Creating shots with fewer and less-intense side effects will likely be key for companies wanting to develop mRNA vaccines for common infections like the flu, Blakney says.
“I can’t imagine that many people would want to get a flu vaccine every year that has the same side effects as the COVID vaccine,” she says. “The day after I got my Moderna booster, I literally couldn’t move from the couch.” Blakney thinks the key to reducing these side effects lies in finding a way to dramatically decrease the dose of the shots without sacrificing their effectiveness.
One potential area for improvement is in the delivery of mRNA into the right cells, either with new lipid nanoparticles—how mRNA is currently delivered—or another delivery technology altogether. While vaccines can simply be jabbed into the arm, where they stimulate immune cells, new delivery strategies will be required for mRNA therapies that need to reach particular parts of the body, such as the brain.
Right now, targeted mRNA delivery is limited primarily to the liver, lungs, and spleen, says Kathryn Whitehead, a drug delivery scientist at Carnegie Mellon University. “Delivery is, and will continue to be, the most significant barrier to implementing mRNA therapeutics for a wide array of diseases,” she says.
The pandemic has spurred pharmaceutical firms to up their investment in mRNA. Pfizer, which partnered with BioNTech for its COVID-19 vaccine, is working on its own mRNA vaccines. Sanofi acquired its mRNA partner, Translate Bio, for $3.2 billion and said it would spend an additional $475 million annually on its newly launched mRNA Center of Excellence. And AstraZeneca struck a partnership with VaxEquity to develop therapies with the start-up’s self-amplifying RNA.
“The potential has been confirmed, and that is why we see so many start-ups and so much investment in this space,” says Michael Watson, director and executive chairman of VaxEquity.
But not every mRNA program has been successful. Translate Bio posted disappointing results in March from its early trial of an mRNA therapy for cystic fibrosis.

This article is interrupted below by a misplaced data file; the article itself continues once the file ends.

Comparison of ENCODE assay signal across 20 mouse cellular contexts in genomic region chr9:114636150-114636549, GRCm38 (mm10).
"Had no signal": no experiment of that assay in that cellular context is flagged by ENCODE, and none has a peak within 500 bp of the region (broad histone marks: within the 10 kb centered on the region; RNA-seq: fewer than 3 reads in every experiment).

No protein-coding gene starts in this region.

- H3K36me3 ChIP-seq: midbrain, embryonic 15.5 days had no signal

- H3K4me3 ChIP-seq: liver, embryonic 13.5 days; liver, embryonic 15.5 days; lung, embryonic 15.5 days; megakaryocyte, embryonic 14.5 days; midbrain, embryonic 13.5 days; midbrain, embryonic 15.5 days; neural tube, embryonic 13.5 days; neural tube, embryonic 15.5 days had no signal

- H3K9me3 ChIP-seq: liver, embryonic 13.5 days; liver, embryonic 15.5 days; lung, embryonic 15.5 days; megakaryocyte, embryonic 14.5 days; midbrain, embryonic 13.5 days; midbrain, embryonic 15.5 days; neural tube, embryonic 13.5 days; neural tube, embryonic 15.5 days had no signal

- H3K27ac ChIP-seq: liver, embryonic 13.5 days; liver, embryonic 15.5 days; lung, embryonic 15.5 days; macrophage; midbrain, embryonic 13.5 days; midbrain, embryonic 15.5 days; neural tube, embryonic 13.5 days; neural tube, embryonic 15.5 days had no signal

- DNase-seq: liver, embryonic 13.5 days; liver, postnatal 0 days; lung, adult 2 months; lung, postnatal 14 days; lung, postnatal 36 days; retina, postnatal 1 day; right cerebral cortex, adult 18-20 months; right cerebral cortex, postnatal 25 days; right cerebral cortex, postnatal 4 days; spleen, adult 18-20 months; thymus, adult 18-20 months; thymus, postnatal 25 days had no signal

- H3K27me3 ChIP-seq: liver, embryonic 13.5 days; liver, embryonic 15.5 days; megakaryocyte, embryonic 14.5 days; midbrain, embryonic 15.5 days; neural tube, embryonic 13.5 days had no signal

Sanofi also decided to terminate Translate Bio’s lagging COVID-19 vaccine program and shifted its research focus to mRNA vaccines for other diseases, including the flu. And CureVac’s mRNA vaccine for COVID-19 did not trigger as strong of an immune response as did the Moderna and Pfizer-BioNTech vaccines. The company stopped developing it and instead is focusing on a second-generation version.
Translate Bio and CureVac used a slightly different version of mRNA technology for their COVID-19 vaccines than Moderna and BioNTech. While the latter firms used chemically modified nucleotides designed to avoid triggering problematic immune responses, Translate Bio and CureVac used unmodified nucleotides.
But since the doses, lipid nanoparticles, and genetic sequences also varied among the four vaccines, some scientists say it is hard to know exactly why the Translate Bio and CureVac programs failed to impress. “It is just really hard to compare those clinical trials,” Blakney says.
mRNA companies have also been the subject of intense criticism for tightly controlling production of their vaccines and refusing to share patents and technical know-how with groups in low- and middle-income countries, where many people are still waiting for their first shots. Moderna and BioNTech both announced plans to build large mRNA vaccine manufacturing facilities in Africa, but the projects do not solve the immediate need for vaccines on the continent.
More recently, a feud between Moderna and the US National Institutes of Health over who owns Moderna’s COVID-19 vaccine has reached a boiling point. The NIH says its scientists helped design the vaccine and should share ownership of the core patents, while Moderna asserts that the vaccine that was ultimately approved for use in humans was a product of its own scientists’ design.
Despite the controversies, many scientists working on mRNA are excited about the increased attention and accelerated investment the field is experiencing. “It has become a lot more challenging to keep up with the speed of innovation in the mRNA field now,” Kernal’s Erkul says.
The potentially broad application of mRNA reminds people of the early days of protein-based therapies—which the industry calls biologics. For a long time, biologics were hard to develop, and leaders in the space were few, VaxEquity’s Watson says. “Today most pharma companies have a very significant, if not majority, activity in biologics, so I don’t see any reason why RNA can’t eventually become as significant a part of medicine.”